Stuart Pavilack’s new job is only a few feet from his old job, in more ways than one.
Pavilack is the new executive director for the Pittsburgh chapter of the Zionist Organization of America, and his office is directly across the hall from where he spent nearly 16 years working as a sales representative for State of Israel Bonds.
With Israel Bonds, Pavilack promoted the Jewish state by selling bonds to raise money for projects like infrastructure development. Now, he’ll be promoting Israel by organizing local programs, raising funds and bringing new members to the local chapter of ZOA.
“What interests me is Israel. That’s what brought me to State of Israel Bonds,” Pavilack said. “This is a
different way of helping and supporting Israel, and I’m excited to have the opportunity to represent the Pittsburgh district of the Zionist Organization of America.”
Pavilack, who started at ZOA June 1, is assuming the position previously held by Deborah Fidel, now the director of the Pittsburgh Area Jewish Committee.
Pavilack lives in his hometown of Wheeling, W. Va., where he is an active member of Temple Shalom, which was created after a merger with the synagogue he attended as a child.
“We were taught as kids to love and to support Israel, but may not have been given all the background information and the details,” he said. “I followed Israel a little bit more and more, until my passion really ratcheted up when I became involved with the State of Israel Bonds. And I still have that passion, and that’s what brought me to ZOA.”
The move across the hall wasn’t easy, though.
Pavilack was one of four employees laid off from the Pittsburgh office of State of Israel Bonds last November as part of an organizationwide effort to cut costs.
But during his years with Israel Bonds, Pavilack amassed contacts and experience that impressed ZOA, according to Larry Paper, an area lawyer and one of the members of the hiring committee responsible for filling the executive director position.
“We believe that he had the experience and the contacts in the Jewish community,” Paper said. “People know him — lots of people know him — whereas some of the other candidates that we interviewed … were relatively newcomers to the Pittsburgh area.”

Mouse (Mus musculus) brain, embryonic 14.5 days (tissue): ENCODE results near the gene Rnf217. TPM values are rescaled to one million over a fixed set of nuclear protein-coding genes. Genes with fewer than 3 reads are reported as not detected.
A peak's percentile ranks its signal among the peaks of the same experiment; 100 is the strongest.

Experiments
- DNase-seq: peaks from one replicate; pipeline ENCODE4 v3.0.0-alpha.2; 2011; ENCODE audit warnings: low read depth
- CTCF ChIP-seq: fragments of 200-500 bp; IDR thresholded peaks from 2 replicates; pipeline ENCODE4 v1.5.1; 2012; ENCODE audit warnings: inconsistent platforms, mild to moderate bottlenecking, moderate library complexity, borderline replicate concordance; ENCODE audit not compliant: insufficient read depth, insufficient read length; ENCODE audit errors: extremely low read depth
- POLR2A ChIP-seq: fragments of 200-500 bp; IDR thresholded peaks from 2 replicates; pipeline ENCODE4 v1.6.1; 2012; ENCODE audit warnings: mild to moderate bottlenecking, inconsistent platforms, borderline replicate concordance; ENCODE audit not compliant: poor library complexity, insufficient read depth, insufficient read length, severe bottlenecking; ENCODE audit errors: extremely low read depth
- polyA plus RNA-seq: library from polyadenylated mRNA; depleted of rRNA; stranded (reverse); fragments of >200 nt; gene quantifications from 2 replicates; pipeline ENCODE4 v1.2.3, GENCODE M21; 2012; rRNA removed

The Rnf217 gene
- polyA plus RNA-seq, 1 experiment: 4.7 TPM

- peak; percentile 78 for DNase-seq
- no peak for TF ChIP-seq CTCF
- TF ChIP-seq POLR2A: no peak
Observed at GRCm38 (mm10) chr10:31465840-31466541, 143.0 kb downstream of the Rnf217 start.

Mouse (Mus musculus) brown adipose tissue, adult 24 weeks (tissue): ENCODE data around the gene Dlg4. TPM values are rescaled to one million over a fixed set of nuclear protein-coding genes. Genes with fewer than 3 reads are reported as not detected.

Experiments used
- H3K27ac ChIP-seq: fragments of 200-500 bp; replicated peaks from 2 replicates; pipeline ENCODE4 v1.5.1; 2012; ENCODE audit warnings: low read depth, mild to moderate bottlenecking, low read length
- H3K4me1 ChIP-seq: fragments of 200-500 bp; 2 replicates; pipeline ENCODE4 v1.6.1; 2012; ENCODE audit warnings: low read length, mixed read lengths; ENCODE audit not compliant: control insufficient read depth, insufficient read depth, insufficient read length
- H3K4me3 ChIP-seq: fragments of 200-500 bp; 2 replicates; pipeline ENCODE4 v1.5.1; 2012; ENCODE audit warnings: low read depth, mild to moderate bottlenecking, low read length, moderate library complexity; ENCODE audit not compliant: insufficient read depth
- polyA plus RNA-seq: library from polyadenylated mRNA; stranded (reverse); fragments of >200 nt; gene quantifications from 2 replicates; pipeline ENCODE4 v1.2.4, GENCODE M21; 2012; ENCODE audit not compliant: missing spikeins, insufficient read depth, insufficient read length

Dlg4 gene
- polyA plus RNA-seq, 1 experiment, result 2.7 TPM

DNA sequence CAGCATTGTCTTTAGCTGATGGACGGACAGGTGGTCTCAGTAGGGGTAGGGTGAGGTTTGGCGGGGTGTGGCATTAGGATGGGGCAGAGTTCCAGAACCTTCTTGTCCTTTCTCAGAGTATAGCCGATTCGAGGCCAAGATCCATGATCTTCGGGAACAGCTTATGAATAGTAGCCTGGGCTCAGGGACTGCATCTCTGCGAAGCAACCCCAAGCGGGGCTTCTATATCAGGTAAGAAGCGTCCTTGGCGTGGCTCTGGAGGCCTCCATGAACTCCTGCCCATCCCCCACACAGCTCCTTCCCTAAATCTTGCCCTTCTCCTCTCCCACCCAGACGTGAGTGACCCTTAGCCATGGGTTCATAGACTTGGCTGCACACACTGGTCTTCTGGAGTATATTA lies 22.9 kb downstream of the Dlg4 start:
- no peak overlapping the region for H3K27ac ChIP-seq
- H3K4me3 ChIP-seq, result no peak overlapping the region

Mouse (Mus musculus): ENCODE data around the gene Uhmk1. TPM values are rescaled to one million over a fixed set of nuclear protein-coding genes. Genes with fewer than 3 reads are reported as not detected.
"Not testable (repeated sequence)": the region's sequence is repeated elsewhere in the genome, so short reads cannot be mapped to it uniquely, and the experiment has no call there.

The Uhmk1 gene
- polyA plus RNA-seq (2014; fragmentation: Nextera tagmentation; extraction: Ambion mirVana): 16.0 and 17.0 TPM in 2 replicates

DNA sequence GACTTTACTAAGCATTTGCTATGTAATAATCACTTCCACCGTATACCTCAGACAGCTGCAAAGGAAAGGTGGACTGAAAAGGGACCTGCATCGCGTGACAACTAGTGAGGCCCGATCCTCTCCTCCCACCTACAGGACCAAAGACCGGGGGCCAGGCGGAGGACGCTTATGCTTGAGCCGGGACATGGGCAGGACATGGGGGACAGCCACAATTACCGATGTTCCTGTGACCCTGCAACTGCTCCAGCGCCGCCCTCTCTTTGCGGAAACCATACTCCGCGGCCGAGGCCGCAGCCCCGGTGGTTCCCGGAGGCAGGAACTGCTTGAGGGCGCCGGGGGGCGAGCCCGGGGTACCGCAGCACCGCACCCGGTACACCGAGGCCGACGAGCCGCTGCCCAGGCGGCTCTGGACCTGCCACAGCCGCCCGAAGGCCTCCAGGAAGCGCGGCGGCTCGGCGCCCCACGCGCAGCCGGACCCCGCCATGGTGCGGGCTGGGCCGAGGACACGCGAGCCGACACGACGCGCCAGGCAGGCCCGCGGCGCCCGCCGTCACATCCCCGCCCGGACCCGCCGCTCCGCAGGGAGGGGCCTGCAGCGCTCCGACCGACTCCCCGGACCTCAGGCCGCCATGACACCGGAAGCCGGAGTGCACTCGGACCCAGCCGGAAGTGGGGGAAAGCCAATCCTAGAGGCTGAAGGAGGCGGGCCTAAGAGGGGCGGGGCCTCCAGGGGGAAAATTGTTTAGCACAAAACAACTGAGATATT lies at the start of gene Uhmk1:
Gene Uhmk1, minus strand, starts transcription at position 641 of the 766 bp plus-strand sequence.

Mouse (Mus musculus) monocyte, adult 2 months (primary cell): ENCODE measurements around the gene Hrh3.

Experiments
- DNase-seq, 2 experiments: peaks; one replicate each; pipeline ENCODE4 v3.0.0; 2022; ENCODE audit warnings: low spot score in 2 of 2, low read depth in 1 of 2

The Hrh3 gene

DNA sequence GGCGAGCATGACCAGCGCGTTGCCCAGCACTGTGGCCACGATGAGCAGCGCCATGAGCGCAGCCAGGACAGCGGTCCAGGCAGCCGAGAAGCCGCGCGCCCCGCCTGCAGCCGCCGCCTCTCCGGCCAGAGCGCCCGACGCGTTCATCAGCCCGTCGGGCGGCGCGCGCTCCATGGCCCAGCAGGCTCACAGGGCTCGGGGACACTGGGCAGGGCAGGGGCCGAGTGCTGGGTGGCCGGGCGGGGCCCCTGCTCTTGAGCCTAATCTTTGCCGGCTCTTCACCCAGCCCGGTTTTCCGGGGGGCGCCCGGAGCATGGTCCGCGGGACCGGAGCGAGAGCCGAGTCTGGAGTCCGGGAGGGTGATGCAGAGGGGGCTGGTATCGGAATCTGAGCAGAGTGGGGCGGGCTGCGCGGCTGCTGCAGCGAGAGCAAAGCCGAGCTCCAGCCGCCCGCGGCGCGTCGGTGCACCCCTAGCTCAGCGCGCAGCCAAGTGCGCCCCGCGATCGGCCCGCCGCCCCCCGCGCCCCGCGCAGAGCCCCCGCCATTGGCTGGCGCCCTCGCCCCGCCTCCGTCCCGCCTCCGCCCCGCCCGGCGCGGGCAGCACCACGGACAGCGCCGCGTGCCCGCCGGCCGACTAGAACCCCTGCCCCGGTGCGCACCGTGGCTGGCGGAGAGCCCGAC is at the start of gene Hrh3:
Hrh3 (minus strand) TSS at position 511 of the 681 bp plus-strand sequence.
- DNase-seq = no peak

Paper said the committee chose Pavilack from a pool of around six applicants.
“This was not an easy decision, because some of the other candidates were stronger in certain areas,” Paper said. “Perhaps they were younger and would have attracted even more younger people. Or perhaps they had somewhat of an Israeli background, which would have attracted perhaps another segment of the population. But we felt, overall, he was the proper person for this job.”
As executive director, Pavilack will also be ZOA’s front man for crafting and delivering responses to what the organization sees as “anti-Israel” sentiments in Pittsburgh, be it on the street or in local news outlets. That political aspect of the job will be new for Pavilack, who, in his former life as a securities trader selling a financial product, was restricted in what he could and could not say about issues affecting Israel and the Middle East.
But the jobs do overlap, according to Steve Hecht, executive director of Beth El Congregation of the South Hills, one of the congregations Pavilack worked with during his time at Israel Bonds. While Israel Bonds is primarily thought of as a financial organization, Hecht said, the organization backs up that effort with information efforts, like speakers.
“The speakers have always been informative and brought us the up to date political scene in Israel today,” Hecht wrote in an e-mail. “By pointing out what your Bonds investment is being used toward, you begin to see Israel in a different light. This connection that Bonds creates should make for an easier transition for Stu as the ZOA director. Both organizations have an educational component.”
Those efforts include an upcoming program to send 10 Christian ministers to Israel with the hopes of promoting support for the country among local congregations, as well as the Tolerance Program, which teaches students about the negative results of intolerance, according to Dr. Zalman Shapiro, chairman emeritus of the local ZOA chapter.
“We’re very happy to have Stuart on board. He has a great deal of experience with programming. He has knowledge of the people in the community,” Shapiro said.
(Eric Lidji can be reached at email@example.com.)